A ring-shaped ulcer was observed in the ileum of a 70-year-old male patient with capsule endoscopy of the small intestine performed for detailed investigation of black stools and iron deficiency anemia. Non-steroidal anti-inflammatory drugs (NSAIDs) use in patch form was considered as the etiology. The NSAIDs patches were discontinued, and protective therapy for small intestinal mucosa was initiated. The anemia improved;however, ileus originating from the site of the ulcer required surgical resection. The resected specimen showed no specific pathological findings. Based on the clinical findings, the patient was diagnosed with NSAIDs-induced small intestinal ulcer. The use of NSAIDs patches should be considered as a potential cause of injury to gastrointestinal mucosa.
Although nivolumab was previously reported to cause immune-related interstitial lung diseases (ILD), the detailed characteristics of ILD in gastric cancer are not fully understood. We herein present a rare case of a 66-year-old male with advanced gastric cancer who experienced acute-onset high-grade fever and dyspnea and diagnosed with early-onset ILD during the first cycle of nivolumab. Computed tomography revealed patchy infiltrative shadows and ground-glass opacities. No pathological bacteria were detected in the sputum or the bronchoalveolar lavage, and serous antigens for virus and beta-D-glucan were below the detection limit. These findings were consistent with nivolumab-induced organizing pneumonia. The steroid pulse therapy was effective for ILD, and the patient had complete radiological response, although he relapsed twice during the steroid tapering period.
We herein report a rare case of fulminant type 1 diabetes mellitus (FT1DM) following acute pancreatitis and hypoglycemia, in which the pancreas was evaluated by serial computed tomography (CT). A 30-year-old male presented to a local hospital with a two-day history of abdominal pain and was diagnosed with acute pancreatitis based on elevated serum amylase and peripancreatic fluid collection on CT images. The patient developed sudden hypoglycemia (plasma glucose, 45mg/dL;serum C-peptide, 3.4ng/mL) the next day and hyperglycemia (plasma glucose, 250-480mg/dL) on admission day four. CT revealed a low attenuation area extending from the pancreatic head to the pancreatic tail. On admission day eight, he was referred to our hospital and diagnosed with FT1DM after he developed ketoacidosis immediately after hospitalization, with a plasma glucose level of 442mg/dL, hemoglobin A1c concentration of 5.7% and undetectable urinary C-peptide with a serum C-peptide level of 0.1ng/mL before and after intravenous glucagon loading. CT imaging revealed dramatic improvement at the time, and no pancreatic islets were detected in the pancreatic biopsy specimens.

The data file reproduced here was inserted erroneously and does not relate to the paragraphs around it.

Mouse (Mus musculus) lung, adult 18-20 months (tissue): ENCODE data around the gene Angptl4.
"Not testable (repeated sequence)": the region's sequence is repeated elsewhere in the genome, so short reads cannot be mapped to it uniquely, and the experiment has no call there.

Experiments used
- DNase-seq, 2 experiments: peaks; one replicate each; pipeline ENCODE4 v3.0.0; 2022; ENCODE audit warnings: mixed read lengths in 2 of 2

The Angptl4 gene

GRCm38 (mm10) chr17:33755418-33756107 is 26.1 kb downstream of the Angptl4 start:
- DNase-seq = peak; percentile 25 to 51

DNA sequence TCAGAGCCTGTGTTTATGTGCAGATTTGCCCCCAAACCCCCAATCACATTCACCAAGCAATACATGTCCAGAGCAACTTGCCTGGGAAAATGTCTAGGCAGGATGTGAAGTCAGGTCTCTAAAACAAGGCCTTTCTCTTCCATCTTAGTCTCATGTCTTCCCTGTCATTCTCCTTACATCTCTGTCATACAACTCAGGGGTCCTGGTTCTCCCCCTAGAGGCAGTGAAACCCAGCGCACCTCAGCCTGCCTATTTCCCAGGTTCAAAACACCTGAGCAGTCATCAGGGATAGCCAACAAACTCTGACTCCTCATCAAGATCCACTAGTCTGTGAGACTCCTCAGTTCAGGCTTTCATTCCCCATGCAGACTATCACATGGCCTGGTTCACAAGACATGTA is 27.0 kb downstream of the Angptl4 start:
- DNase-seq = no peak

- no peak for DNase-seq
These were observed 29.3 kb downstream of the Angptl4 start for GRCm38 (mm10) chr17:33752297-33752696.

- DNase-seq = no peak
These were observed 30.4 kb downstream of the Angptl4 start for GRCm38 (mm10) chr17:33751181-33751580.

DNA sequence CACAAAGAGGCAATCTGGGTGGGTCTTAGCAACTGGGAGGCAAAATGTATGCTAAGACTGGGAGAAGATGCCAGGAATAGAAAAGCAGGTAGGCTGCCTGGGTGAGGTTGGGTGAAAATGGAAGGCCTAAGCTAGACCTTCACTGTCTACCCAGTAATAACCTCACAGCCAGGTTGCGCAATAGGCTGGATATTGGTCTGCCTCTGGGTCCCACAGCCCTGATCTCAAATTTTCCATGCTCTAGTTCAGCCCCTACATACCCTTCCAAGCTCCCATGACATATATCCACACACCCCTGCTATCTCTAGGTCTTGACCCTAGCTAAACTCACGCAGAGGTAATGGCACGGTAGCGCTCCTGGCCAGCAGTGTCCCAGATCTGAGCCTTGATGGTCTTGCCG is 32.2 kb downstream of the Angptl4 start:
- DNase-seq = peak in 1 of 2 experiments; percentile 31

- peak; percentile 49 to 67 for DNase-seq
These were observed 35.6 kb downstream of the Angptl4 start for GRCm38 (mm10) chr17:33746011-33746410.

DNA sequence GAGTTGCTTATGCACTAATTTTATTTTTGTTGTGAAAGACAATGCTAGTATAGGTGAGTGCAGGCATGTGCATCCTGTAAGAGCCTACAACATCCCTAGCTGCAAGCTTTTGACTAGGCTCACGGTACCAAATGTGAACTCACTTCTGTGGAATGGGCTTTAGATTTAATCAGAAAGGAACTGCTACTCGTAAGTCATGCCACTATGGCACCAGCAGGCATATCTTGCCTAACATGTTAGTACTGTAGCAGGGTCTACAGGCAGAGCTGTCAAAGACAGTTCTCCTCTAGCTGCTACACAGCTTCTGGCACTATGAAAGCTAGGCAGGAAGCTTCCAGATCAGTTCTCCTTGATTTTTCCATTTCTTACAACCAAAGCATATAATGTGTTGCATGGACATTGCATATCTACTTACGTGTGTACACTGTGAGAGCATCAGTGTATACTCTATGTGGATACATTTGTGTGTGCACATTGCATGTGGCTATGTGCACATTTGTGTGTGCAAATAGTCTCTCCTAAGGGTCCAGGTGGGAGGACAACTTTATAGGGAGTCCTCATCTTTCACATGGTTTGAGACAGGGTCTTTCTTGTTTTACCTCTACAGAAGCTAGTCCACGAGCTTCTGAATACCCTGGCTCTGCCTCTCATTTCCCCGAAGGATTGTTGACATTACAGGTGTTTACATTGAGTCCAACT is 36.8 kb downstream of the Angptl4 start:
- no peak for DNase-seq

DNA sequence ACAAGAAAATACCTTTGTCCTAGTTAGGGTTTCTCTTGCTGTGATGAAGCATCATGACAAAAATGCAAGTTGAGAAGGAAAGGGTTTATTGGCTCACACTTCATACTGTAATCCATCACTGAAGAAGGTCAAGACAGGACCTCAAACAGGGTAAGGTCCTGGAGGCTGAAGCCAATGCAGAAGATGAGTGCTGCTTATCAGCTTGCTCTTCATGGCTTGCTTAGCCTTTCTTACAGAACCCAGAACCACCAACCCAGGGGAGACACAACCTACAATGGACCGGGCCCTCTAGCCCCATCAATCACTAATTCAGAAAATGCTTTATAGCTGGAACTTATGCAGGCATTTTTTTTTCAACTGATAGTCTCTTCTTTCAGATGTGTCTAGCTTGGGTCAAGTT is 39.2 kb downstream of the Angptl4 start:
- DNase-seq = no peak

We herein report the case of a 64-year-old male patient with hypopituitarism associated with autoimmune pancreatitis (AIP). The patient was previously diagnosed with AIP based on the presence of a swollen pancreas, elevated serum immunoglobulin G4, and narrowing of the pancreatic duct by imaging. Magnetic resonance imaging revealed a pituitary stem tumor, and loading test showed a decrease in the function of the anterior lobe suggesting severe failure of growth hormone secretion. Treatment with steroids was effective in reducing the pituitary lesion and improving the function of the anterior lobe. The present case illustrates the importance of pituitary function evaluation before steroid treatment in patients with AIP.
A Japanese male in his 70s with chronic hepatitis C was diagnosed with diffuse large B-cell lymphoma and achieved and maintained complete remission following treatment with eight cycles of R-CHOP (rituximab, cyclophosphamide, doxorubicin hydrochloride, vincristine sulfate, and prednisolone). Seven years later, he received the direct-acting antivirals (DAAs) sofosbuvir/ledipasvir for hepatitis C virus (HCV) genotype 1b. Although the patient achieved sustained virological response immediately after the initial treatment period, laboratory data showed elevation of LD and soluble IL-2R. Computer tomography showed diffuse intraabdominal lymph node swelling and splenomegaly. Lymph node biopsy revealed the relapse of lymphoma. The lymphoma cells were resistant to chemotherapy, and the patient died five months later. Several studies reported early recurrence of hepatocellular carcinoma after HCV treatment using DAAs. However, the relationship between DAAs and hepatocellular carcinoma recurrence remains unclear. Nonetheless, possible cancer recurrence should be considered in patients with a history of lymphoma who are prescribed DAAs to treat HCV.